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Not all work needs to be done.

Some work should be ignored.

Only do that work which is important.

Sound familiar?  Simple enough, right? Now that we have it all figured out, salespeople can be more productive and we can call it a day.

Well… not quite. Were you really thinking it was going to be that simple?  Although there are many ways to increase your productivity, let’s just focus on that first statement.

Not all work needs to be done.

Even if salespeople have heard the tip, many don’t truly want to put it in action. And they are missing out on how it can genuinely improve their sales motivation.

Here’s the deal — too many salespeople spend far too much time doing anything but the work they need to do to be productive.  They know what work they need to do, and when really pushed, they know why they should be doing it.

But they simply choose not to do it.


They would rather spend time doing other things and lull themselves into the lie that they are really busy and don’t have time to do the work that yields the better results.  The things they should be working on are typically the things they feel are harder and more painful, and even if they are eventually more fruitful, the salesperson still doesn’t want to do them.  Plain and simple.

Let’s face it, activities like prospecting, following up on customer issues, dealing with invoicing or sorting out supply-chain concerns are tasks many salespeople just don’t like doing.  Sadly, many salespeople just don’t do them when they most need to.

And sometimes the salespeople stop in their tracks in becoming more productive because they think they have to instantly have a dramatic improvement for it even to be worth it to try. Truth is, if we were to try and make every salesperson 100% productive, I doubt we would be successful.

A better goal is that a salesperson would improve their productivity by 10%.

Think about  that for a moment. Can you imagine how much more you would be able to accomplish if you had an extra ½ day per week or 5 weeks per year?  I know I would be able to complete a significantly greater number of sales.

The key then in finding ways to improve our productivity by 10% is to find either one or two big things we can stop doing or a number of other things we can do faster.

Here’s where the opening sentence in this article comes into play — Not all work needs to be done.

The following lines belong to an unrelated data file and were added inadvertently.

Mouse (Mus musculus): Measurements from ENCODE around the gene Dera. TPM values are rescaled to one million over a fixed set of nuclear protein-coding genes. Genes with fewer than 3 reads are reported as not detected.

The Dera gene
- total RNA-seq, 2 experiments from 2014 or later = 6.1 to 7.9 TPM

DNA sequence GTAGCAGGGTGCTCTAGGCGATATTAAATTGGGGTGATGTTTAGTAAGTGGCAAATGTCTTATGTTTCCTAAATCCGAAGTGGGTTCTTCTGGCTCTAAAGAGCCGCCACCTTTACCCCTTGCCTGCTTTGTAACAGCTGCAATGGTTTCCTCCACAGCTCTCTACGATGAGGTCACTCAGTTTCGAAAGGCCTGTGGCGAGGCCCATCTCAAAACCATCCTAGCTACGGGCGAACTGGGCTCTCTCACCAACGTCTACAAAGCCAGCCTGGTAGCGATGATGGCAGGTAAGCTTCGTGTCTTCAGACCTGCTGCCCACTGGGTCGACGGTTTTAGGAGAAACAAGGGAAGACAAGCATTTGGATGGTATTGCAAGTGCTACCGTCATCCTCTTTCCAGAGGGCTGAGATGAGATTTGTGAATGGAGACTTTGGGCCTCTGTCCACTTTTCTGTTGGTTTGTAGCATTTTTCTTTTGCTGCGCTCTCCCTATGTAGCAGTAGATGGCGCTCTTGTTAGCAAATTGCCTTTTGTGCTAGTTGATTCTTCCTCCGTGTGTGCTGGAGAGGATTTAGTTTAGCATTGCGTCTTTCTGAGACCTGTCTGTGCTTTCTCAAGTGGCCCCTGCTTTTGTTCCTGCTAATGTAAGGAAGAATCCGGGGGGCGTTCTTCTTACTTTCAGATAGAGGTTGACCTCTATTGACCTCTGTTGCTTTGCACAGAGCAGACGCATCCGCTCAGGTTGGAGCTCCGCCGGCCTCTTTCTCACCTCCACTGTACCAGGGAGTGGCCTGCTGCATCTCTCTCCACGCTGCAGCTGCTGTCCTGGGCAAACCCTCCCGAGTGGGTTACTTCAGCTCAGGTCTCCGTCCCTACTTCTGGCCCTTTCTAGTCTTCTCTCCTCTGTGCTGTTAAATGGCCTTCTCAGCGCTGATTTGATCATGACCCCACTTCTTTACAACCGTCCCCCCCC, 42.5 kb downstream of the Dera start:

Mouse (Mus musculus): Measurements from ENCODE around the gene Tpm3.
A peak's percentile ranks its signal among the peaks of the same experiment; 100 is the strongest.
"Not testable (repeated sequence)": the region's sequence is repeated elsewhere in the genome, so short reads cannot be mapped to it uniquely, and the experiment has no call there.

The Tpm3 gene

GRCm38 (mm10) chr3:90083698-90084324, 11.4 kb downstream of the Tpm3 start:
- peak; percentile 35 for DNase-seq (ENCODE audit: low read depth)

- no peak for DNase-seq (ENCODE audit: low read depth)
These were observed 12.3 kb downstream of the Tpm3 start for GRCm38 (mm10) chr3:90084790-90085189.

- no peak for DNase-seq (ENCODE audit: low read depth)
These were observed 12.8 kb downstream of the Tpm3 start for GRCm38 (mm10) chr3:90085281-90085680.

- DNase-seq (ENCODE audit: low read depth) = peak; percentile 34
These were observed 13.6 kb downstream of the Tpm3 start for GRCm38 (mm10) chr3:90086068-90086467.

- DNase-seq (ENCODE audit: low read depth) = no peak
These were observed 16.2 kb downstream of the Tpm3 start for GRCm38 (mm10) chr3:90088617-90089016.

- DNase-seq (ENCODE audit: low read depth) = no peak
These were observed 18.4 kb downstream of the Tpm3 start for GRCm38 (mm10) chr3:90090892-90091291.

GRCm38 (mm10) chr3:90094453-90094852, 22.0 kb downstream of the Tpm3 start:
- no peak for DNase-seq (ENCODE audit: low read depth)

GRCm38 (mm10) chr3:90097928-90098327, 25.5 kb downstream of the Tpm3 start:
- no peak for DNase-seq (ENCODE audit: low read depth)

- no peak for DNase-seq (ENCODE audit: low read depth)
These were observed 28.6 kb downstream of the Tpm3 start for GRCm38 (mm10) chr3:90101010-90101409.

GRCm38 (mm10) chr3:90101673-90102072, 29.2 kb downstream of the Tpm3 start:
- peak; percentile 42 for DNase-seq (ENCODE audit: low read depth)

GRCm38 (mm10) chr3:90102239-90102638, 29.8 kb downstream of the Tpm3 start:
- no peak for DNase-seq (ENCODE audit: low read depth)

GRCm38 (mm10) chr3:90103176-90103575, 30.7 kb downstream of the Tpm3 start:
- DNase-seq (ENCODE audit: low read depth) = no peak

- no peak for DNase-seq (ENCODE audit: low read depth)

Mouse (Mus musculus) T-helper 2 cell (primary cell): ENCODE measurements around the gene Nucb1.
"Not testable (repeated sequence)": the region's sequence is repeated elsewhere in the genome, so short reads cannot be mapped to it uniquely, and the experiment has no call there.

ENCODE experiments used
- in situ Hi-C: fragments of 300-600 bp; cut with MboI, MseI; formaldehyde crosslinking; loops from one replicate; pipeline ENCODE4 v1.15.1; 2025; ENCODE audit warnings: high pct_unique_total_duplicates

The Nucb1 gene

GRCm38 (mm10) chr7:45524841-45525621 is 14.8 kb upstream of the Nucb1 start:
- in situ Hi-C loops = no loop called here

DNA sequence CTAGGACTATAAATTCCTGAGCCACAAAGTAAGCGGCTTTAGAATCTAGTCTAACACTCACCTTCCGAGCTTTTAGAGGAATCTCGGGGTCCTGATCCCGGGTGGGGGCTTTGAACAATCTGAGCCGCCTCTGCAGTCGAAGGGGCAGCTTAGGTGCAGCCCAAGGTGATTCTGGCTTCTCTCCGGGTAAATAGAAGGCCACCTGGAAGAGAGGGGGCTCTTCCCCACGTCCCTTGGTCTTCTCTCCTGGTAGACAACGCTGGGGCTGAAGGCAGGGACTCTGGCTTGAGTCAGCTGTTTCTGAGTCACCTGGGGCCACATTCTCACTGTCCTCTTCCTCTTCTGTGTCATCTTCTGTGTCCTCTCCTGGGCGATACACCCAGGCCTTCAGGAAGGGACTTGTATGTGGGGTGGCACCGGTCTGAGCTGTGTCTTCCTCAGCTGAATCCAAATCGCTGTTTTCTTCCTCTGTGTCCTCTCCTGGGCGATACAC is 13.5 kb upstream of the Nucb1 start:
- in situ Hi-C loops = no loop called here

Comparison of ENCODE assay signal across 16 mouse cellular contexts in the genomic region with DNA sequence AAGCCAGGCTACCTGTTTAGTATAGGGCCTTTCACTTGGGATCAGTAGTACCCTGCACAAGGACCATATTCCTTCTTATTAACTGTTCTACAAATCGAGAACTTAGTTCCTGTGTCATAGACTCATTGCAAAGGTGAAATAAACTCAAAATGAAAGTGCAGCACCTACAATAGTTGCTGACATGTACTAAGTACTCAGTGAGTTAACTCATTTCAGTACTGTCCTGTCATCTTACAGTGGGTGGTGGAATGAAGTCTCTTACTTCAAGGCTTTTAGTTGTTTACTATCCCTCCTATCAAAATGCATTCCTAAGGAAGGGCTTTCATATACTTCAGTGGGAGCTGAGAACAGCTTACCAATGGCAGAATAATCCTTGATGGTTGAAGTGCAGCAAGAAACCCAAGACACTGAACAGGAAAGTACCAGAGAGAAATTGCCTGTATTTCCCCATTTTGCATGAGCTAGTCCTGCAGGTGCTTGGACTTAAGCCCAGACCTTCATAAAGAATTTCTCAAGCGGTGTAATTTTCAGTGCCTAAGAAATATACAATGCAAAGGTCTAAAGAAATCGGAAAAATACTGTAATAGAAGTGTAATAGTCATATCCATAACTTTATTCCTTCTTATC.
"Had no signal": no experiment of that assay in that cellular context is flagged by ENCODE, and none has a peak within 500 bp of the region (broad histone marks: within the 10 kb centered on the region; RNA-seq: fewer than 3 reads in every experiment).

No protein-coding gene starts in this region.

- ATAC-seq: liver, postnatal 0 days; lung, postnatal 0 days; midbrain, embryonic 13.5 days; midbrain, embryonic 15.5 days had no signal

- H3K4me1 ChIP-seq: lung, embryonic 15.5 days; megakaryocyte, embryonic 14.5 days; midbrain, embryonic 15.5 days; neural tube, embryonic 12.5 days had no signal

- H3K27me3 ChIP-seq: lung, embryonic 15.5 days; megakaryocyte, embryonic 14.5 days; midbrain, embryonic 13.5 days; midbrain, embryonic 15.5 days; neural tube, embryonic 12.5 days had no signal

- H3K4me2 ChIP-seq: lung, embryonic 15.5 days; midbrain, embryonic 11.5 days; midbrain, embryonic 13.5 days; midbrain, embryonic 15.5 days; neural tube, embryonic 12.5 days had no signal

Some work just isn’t serving any valid purpose and needs to be stopped.

What I’m about to say is going to get me in trouble with many sales managers, but I’ll say it anyway.  What is the real purpose of the weekly recap email your boss asks you to submit each Friday afternoon?  Maybe there is a purpose, but go ahead and challenge the reason.   Maybe you’ll come up with a faster way to provide the information and uncover a better solution that each salesperson will benefit from.

The same approach should be taken to every other piece of information you’re asked to provide to somebody in your company.

If you’re a sales manager reading this, take this on as a personal mission for your team.    With you driving the process, you may find ways to reduce or alter the amount of time your salespeople are wasting on meaningless reports and so on, thereby creating the equivalent of a new full-time salesperson.

Now that you’ve looked inside, ask yourself to look outside and challenge yourself to substantiate everything you do for your customers.

If you’re in a key account management role with a couple of large key accounts, there are undoubtedly things you’re doing for them that are simply not needed or could easily be outsourced or delegated.  By taking the time to ask them what they do with the information provide, you will quickly uncover tasks you could stop doing.

Finding ways to increase your productivity is not that difficult.

It all starts with asking yourself one question. Why?

Why are you doing a particular task?  Does it even need to be done?

Take this same principal and apply it to the processes or tasks you do for yourself that really don’t lend themselves to more productivity.  For example, some salespeople have certain organization processes in place that just make them feel productive, but they really aren’t resulting in more sales and more profit.

When you are willing to push yourself and seek out ways to genuinely increase your productivity in areas that count most, you’ll find things you can eliminate that are gobbling up precious time.

The goal is simple — Increase  your productivity by 10% and then apply that 10% to high-return activities (like the ones you’ve been putting off).  You’ll not only increase your profits, you’ll build momentum in your sales motivation as well.

Copyright 2011, Mark Hunter “The Sales Hunter.” Sales Motivation Blog.

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